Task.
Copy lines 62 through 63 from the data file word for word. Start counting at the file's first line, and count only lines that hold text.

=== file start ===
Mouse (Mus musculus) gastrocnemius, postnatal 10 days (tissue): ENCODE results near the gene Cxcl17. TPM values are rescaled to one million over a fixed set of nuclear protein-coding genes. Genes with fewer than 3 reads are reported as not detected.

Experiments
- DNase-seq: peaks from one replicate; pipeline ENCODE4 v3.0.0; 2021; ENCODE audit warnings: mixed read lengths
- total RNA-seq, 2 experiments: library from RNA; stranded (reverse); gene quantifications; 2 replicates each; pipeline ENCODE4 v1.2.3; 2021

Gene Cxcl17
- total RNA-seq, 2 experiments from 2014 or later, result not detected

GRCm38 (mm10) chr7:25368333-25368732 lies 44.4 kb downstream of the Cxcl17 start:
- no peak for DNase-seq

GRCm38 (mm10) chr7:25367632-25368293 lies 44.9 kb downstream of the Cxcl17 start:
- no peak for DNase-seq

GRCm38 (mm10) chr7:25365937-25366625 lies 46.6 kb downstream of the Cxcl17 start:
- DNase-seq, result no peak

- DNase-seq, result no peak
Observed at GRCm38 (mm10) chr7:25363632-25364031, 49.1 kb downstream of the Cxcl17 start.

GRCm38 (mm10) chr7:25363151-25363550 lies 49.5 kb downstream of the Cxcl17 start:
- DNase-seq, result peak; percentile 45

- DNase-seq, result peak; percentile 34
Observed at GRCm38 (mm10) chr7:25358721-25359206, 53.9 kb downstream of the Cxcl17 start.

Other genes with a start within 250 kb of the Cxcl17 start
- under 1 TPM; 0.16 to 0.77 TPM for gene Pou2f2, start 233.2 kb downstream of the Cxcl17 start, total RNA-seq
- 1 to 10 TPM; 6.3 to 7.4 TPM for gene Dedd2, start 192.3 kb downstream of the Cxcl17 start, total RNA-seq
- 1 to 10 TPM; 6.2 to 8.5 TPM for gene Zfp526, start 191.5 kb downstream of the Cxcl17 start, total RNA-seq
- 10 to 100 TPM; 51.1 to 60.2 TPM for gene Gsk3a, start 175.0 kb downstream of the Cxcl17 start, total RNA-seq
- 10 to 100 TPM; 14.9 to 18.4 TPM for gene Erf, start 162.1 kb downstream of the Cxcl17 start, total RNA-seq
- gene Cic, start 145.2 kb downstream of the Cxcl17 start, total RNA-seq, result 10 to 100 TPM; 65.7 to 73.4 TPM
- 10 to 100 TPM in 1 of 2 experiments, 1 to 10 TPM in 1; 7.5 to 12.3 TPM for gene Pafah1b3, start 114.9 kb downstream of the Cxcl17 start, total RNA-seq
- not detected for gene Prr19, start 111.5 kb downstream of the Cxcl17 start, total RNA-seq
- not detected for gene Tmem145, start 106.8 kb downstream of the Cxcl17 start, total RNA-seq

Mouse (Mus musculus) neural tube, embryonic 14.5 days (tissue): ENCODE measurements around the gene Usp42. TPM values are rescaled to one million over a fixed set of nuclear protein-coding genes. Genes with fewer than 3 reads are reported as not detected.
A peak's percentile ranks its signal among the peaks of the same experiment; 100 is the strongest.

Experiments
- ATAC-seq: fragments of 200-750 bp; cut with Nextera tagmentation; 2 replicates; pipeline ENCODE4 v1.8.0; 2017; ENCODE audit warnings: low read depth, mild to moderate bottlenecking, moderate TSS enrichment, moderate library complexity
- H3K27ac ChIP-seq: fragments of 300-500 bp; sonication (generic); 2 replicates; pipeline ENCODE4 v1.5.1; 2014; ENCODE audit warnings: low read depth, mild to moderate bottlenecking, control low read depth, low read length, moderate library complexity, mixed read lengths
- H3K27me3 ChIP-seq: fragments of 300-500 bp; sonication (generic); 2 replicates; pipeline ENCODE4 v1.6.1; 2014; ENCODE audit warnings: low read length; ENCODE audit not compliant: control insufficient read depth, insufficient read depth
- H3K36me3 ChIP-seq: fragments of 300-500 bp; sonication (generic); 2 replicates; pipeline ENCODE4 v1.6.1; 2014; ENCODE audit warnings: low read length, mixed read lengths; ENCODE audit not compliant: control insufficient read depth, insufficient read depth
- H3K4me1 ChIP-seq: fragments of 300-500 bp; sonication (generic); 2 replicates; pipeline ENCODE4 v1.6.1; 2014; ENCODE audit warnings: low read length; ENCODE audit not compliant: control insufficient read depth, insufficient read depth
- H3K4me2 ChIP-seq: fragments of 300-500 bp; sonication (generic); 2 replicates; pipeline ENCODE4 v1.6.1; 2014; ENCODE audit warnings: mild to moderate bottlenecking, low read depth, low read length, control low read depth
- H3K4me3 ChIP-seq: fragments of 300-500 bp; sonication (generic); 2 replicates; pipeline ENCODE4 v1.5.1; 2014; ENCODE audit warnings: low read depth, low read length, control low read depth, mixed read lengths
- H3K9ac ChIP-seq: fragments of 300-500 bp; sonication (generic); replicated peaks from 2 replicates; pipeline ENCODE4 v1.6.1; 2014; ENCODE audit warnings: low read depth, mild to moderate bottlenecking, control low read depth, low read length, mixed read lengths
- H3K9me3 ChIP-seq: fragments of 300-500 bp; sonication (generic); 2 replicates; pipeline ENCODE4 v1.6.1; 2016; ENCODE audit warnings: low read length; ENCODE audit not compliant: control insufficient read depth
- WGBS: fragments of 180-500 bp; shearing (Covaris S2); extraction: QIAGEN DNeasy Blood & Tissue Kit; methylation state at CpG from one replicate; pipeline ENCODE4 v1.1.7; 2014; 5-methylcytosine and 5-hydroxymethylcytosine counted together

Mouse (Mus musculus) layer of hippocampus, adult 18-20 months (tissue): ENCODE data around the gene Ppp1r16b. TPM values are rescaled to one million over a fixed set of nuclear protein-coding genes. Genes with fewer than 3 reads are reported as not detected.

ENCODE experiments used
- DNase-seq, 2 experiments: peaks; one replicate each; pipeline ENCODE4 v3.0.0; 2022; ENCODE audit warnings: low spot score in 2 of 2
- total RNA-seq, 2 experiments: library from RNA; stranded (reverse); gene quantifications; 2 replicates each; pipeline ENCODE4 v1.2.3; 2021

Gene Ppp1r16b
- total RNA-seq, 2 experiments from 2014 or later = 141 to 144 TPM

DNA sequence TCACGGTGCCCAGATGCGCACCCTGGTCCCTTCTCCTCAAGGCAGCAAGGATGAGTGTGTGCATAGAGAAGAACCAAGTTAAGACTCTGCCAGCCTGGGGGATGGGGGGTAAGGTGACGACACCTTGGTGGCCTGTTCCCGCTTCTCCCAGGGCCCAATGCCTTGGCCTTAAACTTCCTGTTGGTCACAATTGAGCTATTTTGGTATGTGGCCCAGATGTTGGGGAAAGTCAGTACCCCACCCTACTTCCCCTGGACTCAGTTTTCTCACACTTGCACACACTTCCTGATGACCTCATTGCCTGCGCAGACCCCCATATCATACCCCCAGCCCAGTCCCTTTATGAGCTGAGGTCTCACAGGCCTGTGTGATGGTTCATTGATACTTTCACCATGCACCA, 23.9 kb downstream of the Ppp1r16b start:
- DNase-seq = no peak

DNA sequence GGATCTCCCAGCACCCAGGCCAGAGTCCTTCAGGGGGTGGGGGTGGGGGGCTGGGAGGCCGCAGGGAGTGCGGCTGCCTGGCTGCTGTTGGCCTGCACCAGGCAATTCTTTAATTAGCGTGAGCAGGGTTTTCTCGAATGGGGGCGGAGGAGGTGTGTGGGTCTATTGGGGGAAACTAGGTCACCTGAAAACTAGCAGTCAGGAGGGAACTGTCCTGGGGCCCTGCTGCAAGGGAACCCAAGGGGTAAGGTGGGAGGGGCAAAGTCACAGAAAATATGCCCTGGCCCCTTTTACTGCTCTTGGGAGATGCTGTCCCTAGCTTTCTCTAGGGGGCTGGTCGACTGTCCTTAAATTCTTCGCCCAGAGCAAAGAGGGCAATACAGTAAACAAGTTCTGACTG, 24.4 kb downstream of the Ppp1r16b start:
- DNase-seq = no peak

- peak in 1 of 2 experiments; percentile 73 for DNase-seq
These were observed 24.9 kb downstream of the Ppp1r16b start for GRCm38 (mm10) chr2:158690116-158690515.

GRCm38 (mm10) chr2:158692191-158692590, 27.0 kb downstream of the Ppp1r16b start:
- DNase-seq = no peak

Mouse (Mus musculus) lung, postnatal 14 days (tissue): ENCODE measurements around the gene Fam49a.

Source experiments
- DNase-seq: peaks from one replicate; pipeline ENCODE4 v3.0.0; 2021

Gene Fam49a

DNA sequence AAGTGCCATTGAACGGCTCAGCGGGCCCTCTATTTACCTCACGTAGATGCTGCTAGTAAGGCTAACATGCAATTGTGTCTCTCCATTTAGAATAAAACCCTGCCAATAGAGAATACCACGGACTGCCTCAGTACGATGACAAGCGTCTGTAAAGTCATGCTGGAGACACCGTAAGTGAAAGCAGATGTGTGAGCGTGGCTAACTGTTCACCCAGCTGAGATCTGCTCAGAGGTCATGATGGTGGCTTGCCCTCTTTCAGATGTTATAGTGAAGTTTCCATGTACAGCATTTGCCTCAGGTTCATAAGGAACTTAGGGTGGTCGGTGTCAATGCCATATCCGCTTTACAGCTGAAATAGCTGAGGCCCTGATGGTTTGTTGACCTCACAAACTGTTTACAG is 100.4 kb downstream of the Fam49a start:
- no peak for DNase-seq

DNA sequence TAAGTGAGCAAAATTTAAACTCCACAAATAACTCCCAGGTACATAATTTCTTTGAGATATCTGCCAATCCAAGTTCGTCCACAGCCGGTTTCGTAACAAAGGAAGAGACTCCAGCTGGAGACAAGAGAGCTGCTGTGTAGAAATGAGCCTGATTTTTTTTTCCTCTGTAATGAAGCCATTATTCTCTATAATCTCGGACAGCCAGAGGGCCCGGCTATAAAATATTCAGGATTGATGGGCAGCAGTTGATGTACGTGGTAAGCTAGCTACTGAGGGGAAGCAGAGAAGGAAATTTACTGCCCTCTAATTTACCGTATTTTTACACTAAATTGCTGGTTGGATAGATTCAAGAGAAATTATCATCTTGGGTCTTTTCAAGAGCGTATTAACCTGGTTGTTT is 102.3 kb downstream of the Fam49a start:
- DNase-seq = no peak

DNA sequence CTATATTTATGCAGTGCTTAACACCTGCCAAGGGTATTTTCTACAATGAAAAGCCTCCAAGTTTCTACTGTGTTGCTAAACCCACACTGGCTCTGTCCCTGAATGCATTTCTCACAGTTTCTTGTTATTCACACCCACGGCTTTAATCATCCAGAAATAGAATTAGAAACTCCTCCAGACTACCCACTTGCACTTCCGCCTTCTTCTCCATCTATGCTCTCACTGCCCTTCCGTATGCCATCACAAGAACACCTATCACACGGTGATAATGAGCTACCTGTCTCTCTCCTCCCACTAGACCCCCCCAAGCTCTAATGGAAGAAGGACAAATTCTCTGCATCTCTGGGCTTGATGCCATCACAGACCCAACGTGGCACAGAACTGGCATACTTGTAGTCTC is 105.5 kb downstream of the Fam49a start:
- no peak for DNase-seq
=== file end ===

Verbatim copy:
DNA sequence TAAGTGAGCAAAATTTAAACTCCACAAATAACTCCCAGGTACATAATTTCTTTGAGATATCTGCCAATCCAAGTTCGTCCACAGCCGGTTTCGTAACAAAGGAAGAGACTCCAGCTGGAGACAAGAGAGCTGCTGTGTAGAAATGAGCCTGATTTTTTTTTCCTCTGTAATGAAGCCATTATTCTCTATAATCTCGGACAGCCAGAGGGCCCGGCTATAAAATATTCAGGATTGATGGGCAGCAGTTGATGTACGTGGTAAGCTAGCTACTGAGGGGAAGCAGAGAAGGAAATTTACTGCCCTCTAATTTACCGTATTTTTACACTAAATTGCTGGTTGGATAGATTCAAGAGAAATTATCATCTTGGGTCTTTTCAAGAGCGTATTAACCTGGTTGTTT is 102.3 kb downstream of the Fam49a start:
- DNase-seq = no peak